Countless historical expeditions are remembered for their leaders—brave, charismatic characters, mostly male and often military officers at one point or another. Think, for instance, of John Wesley Powell's 1869 Colorado River exploration, Sir Edmund Hillary's first trip to the top of the world in 1954 (it was years before sherpa Tenzing Norgay got his fair shake) and Ernest Shackleton's failed South Pole journey aboard the Endurance, from 1914 to 1916. These men are celebrated as heroes, and their sometimes self-serving accounts of their expeditions become the "official" history. But what about the rest of the crew, the men who cook the food and carry the gear and labor in the shadows, never to achieve widespread notoriety? Sometimes they, too, pass on their own accounts of the journey.
Such is the case of Shackleton's expedition photgrapher, Frank Hurley, who captured the doomed Antarctic journey with an unflinching eye, often working with ridiculously bulky equipment in terrible conditions—and our understanding of the trip is much richer for it. If you're in need of a refresher, Shackleton set sail from Buenos Aires in October 1914 with 27 men, 69 sled dogs and one cat. Their objective: Be the first to cross the Antarctic on foot. Before reaching the edge of the continent, though, the Endurance became trapped by—and eventually frozen in—ice. The crew stayed with the ship for nine months—hunting penguins and seals, playing games and otherwise entertaining themselves—hoping the thaw of the Antarctic summer would free Endurance and the journey could continue as planned.
(Frank Hurley/The Ralls Collection)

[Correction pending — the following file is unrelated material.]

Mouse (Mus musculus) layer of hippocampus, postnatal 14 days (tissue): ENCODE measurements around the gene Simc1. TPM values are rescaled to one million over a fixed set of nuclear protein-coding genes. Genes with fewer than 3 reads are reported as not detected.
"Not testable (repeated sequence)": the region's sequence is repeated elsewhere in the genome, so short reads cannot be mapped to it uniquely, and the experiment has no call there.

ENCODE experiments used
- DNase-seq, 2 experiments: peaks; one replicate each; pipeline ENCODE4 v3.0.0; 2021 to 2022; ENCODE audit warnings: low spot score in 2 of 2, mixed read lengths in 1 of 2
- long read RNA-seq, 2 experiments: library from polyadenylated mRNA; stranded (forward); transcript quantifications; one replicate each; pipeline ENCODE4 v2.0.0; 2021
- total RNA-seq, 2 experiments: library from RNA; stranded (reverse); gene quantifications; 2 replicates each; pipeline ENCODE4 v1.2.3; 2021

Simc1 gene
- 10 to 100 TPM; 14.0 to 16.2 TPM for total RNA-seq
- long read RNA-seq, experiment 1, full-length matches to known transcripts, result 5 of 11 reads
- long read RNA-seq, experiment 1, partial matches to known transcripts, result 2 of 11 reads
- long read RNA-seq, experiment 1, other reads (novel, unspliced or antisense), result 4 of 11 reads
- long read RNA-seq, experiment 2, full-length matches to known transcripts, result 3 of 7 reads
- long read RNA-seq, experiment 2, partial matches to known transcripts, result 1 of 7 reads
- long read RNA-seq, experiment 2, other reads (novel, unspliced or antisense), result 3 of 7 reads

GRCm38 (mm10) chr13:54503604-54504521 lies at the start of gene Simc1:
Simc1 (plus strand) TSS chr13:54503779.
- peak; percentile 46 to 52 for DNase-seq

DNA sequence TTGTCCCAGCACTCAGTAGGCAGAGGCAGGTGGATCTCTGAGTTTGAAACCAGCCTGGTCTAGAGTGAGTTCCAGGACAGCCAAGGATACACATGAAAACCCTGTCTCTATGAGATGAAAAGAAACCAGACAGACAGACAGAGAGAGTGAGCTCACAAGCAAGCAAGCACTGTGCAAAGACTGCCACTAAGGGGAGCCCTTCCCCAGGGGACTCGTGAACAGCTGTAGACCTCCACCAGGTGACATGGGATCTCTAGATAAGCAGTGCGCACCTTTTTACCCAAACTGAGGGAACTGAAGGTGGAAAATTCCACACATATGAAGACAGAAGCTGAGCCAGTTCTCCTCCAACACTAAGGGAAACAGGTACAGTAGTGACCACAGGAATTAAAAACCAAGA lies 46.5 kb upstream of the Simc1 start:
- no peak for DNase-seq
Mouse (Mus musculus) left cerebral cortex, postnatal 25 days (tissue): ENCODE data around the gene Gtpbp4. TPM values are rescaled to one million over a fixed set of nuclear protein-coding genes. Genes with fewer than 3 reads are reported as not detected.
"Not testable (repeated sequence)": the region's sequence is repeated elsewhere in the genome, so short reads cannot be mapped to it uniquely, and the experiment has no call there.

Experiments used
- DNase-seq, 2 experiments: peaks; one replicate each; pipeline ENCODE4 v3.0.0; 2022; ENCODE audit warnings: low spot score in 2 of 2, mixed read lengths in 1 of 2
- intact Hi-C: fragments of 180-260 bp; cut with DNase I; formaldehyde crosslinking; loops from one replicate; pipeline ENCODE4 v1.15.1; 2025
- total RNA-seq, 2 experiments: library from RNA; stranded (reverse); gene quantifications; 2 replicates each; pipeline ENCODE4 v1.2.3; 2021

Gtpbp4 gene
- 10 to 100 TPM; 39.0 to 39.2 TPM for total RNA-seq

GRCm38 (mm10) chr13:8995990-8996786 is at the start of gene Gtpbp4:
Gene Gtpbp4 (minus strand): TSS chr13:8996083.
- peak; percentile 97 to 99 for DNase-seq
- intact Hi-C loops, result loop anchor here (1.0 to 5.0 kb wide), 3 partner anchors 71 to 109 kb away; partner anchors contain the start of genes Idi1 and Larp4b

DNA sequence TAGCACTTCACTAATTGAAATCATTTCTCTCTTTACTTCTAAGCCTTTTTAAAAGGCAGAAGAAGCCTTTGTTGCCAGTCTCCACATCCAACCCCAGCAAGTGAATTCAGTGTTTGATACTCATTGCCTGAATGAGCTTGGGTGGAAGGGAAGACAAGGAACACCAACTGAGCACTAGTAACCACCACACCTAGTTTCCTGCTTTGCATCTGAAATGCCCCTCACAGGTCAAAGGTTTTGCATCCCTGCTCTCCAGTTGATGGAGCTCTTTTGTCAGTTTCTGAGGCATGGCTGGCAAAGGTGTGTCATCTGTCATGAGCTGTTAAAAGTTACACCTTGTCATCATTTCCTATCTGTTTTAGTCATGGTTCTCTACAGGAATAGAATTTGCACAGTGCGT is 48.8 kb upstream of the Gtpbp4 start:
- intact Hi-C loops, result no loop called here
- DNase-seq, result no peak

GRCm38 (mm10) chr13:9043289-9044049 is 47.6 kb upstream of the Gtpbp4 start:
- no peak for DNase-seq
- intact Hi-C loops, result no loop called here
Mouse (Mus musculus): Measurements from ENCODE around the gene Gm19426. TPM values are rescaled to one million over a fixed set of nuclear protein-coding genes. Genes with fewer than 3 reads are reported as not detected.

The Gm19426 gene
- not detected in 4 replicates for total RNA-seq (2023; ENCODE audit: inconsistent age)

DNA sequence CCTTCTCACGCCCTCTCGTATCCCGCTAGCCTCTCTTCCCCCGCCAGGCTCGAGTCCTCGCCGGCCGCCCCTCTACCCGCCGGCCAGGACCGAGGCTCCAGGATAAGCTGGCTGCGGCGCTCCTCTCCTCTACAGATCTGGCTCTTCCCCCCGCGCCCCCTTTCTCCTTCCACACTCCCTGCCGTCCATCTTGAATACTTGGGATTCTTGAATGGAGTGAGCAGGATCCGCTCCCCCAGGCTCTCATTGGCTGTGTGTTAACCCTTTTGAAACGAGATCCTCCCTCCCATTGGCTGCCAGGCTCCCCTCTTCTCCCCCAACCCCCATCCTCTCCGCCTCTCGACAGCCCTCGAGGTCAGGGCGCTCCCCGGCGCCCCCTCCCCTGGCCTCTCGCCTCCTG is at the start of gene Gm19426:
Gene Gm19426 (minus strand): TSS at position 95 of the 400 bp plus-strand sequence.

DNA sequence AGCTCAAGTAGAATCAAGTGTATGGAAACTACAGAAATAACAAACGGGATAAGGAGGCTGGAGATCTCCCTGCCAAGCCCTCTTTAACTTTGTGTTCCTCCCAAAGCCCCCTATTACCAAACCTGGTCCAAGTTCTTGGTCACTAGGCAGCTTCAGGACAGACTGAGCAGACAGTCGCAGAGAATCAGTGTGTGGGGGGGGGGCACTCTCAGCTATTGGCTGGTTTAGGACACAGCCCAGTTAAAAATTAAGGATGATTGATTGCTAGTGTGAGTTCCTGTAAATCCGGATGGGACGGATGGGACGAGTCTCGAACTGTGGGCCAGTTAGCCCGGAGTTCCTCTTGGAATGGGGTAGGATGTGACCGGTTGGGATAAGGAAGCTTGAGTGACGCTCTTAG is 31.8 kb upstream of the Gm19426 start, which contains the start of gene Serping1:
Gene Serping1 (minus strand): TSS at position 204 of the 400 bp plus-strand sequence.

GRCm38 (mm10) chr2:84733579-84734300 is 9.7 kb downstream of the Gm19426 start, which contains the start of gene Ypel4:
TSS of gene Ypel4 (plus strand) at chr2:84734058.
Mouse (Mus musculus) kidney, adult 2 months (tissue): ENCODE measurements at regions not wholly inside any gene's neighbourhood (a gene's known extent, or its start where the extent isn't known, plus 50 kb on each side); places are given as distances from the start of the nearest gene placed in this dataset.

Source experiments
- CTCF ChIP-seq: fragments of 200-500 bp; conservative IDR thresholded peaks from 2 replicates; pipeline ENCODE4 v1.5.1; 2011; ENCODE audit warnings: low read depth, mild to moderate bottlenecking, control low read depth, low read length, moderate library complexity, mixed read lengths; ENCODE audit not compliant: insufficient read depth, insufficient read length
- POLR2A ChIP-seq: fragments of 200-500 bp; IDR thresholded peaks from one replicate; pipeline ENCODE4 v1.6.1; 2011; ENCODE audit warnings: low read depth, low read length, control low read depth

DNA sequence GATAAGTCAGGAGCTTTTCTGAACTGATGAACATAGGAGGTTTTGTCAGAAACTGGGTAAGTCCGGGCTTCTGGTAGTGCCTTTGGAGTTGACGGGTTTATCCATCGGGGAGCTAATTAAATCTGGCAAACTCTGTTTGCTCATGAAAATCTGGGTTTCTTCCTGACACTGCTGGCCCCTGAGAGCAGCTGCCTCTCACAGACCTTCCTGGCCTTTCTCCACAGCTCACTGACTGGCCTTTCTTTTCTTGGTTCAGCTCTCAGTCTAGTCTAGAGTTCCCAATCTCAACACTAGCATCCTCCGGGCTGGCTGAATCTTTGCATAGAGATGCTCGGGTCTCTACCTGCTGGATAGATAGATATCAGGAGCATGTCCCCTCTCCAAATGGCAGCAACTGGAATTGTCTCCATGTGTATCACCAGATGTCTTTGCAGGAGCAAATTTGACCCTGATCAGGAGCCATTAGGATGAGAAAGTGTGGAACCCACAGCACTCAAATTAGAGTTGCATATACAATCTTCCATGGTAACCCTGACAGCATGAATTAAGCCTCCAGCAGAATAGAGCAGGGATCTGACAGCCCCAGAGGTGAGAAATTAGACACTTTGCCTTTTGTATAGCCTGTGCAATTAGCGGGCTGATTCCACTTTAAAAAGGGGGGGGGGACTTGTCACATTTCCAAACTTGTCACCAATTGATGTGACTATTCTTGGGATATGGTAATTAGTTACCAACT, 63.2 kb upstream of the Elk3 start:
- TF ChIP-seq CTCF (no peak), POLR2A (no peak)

During that time, Hurley made the best of matters, adapting the ship's fridge into a makeshift darkroom where he created hundreds of glass plate photographs depicting the mundane (and, in another sense, extraorindary) aspects of daily life. He wrote of the time:
Darkroom work rendered extremely difficult by the low temperatures it being -13°C outside. Washing [plates] is troublesome as the tank must be kept warm or the plates become an enclosure in an ice block…. Development is a source of annoyance to the fingers which split & crack around the nails in a painful manner.
Then, in late October 1915, the ice began to crush and sink the Endurance. It was time to abandon ship, and everyone was allowed to save two pounds of belongings. Luckily, Hurley could carry as much of his work as he possibly could. According to Hurley:
I hacked through the thick walls of the refrigerator to retrieve the negatives stored therein. They were located beneath four feet of mushy ice & by stripping to the waist & diving under I hauled them out.
He and Shackleton edited the collection, saving 120 images (including some little-known color photos) and smashing the remaining 400 to eliminate doubt and second guessing. He let most of his camera gear sink with the ship, and held on to a simple Vest Pocket Kodak camera and three rolls of film. He would shoot only 38 more photographs over the next 10 months, during which he and the rest of the crew would drift on ice floes and endure a harrowing lifeboat journey to Elephant Island, where most of them were marooned. In late April 1916, Shackleton and five men sailed 800 miles in a 22-foot lifeboat to fetch help.
(Frank Hurley/The Ralls Collection)
“Hurley is a warrior with his camera and would go anywhere or do anything to get a picture," wrote Lionel Greenstreet, First Officer on the Endurance. Hurley's photographs, shown in this slideshow and currently on display in Washington, DC at The Ralls Collection, are a wonderful record of human endurance and survival.
Also, this video by The Queen’s Gallery offers another glimpse of what Hurley went through as the Endurance sank into the ice: